Becoming a freelancer differs from everything you did so far. Your job description will include using all your previous knowledge to create some kind of content, but it will also imply that you handle your own transactions, making sure your rights aren’t violated, managing your projects, and being in charge of brainstorming. If you pay attention to unemployment statistics, the fact that one person needs to take on multiple jobs at once during a time when so many can’t even find one may seem daunting, but no one said that freelancing was easy money. Anyway, you better be prepared to do some serious research and expand your knowledge of some areas that you aren’t the least interested in.

        You’ll Be Finally on Your Own, but You’ll Be All Alone

        Being a loner might be fun at first, but once you realize that you didn’t change for the last five days, and that you haven’t talked to a real live person, will come as a shock. When people turn to freelancing, they believe their social life will flourish. We already mentioned how managing your time can be overwhelming at first – have no doubt, it will reflect on the way you spend quality time with your family and friends. Also, that lack of gossiping and annoying colleagues might seem like a great thing at first, but after a while you’ll be surprised with that feeling of nostalgia, which will undoubtedly appear. However, once you get the hang of it and truly start understanding your new job description, I’m sure you’ll get right back on the social track!

        Freelancing comes with many amazing perks, but you’ll encounter more than a few things you didn’t expect. It’s just a matter of practice really – the fact is that you’re changing your lifestyle radically and, consequently, you’ll need time to adopt and accept everything that comes with it. If you don’t give up easily, try really hard to develop your skills and work on your tolerance, you’ll get the hang of it.

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        Last Updated on March 29, 2021

        5 Types of Horrible Bosses and How to Beat Them All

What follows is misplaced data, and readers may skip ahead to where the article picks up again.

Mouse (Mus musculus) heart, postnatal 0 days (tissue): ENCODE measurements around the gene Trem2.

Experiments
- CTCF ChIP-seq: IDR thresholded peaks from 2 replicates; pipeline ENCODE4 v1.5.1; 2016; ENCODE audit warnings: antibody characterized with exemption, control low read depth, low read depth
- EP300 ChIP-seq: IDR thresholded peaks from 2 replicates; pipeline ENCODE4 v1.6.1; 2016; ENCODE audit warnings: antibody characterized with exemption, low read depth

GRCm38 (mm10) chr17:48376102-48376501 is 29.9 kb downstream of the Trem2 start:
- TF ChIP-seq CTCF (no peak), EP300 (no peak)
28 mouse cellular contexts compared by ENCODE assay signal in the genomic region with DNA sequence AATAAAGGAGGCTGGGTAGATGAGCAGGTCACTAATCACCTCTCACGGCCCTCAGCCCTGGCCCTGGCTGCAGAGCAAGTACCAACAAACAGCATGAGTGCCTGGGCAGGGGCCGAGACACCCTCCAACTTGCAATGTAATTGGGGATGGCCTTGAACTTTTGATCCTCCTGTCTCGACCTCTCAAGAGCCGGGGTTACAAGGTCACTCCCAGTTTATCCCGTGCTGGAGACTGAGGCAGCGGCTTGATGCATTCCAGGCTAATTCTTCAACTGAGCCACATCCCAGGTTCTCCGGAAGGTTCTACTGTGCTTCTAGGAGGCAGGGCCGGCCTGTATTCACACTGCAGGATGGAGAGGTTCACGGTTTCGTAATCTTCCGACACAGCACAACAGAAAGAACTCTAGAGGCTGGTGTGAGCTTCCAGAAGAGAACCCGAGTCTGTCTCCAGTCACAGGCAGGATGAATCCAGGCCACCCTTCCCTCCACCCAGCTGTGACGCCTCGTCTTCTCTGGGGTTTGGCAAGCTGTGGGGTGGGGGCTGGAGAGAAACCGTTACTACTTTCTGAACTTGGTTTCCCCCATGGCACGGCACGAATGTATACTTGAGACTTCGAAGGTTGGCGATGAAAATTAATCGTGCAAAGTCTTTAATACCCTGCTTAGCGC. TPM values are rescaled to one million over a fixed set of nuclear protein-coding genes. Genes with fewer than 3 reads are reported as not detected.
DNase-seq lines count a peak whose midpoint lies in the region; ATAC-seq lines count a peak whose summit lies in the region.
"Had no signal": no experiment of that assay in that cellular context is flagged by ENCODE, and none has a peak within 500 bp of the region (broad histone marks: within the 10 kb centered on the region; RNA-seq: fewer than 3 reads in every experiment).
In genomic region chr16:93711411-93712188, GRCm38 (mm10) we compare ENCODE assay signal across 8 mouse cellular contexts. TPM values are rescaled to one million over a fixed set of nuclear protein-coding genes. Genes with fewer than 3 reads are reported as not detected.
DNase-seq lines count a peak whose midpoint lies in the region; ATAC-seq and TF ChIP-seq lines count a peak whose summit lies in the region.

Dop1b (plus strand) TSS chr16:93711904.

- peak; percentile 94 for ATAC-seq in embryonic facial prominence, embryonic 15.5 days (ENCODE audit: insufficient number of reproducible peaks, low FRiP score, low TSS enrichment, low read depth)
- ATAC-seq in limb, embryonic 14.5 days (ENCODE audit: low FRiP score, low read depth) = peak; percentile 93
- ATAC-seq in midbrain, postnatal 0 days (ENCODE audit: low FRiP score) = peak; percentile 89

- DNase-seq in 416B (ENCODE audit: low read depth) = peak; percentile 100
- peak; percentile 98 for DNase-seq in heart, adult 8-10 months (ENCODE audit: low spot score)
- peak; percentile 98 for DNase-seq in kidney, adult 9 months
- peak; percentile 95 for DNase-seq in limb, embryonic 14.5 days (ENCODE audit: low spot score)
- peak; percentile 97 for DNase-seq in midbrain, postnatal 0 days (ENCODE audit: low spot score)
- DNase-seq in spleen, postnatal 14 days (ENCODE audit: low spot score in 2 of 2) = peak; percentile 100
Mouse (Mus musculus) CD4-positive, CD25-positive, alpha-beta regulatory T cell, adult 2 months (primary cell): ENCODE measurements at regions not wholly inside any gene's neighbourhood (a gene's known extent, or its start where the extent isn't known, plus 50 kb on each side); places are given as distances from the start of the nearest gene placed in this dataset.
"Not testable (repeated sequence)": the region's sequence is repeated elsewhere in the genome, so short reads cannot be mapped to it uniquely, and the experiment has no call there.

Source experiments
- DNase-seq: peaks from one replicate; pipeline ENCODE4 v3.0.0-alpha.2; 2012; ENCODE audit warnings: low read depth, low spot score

5 Types of Horrible Bosses and How to Beat Them All

        When I left university I took a job immediately, I had been lucky as I had spent a year earning almost nothing as an intern so I was offered a role. On my first day I found that I had not been allocated a desk, there was no one to greet me so I was left for some hours ignored. I happened to snipe about this to another employee at the coffee machine two things happened. The first was that the person I had complained to was my new manager’s wife, and the second was, in his own words, ‘that he would come down on me like a ton of bricks if I crossed him…’

        What a great start to a job! I had moved to a new city, and had been at work for less than a morning when I had my first run in with the first style of bad manager. I didn’t stay long enough to find out what Mr Agressive would do next. Bad managers are a major issue. Research from Approved Index shows that more than four in ten employees (42%) state that they have previously quit a job because of a bad manager.

        The Dream Type Of Manager

        My best manager was a total opposite. A man who had been the head of the UK tax system and was working his retirement running a company I was a very junior and green employee for. I made a stupid mistake, one which cost a lot of time and money and I felt I was going to be sacked without doubt.

        I was nervous, beating myself up about what I had done, what would happen. At the end of the day I was called to his office, he had made me wait and I had spent that day talking to other employees, trying to understand where I had gone wrong. It had been a simple mistyped line of code which sent a massive print job out totally wrong. I learn how I should have done it and I fretted.

        My boss asked me to step into his office, he asked me to sit down. “Do you know what you did?” I babbled, yes, I had been stupid, I had not double-checked or asked for advice when I was doing something I had not really understood. It was totally my fault. He paused. “Will you do that again?” Of course I told him I would not, I would always double check, ask for help and not try to be so clever when I was not!

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        “Okay…”

        That was it. I paused and asked, should I clear my desk. He smiled. “You have learnt a valuable lesson, I can be sure that you will never make a mistake like that again. Why would I want to get rid of an employee who knows that?”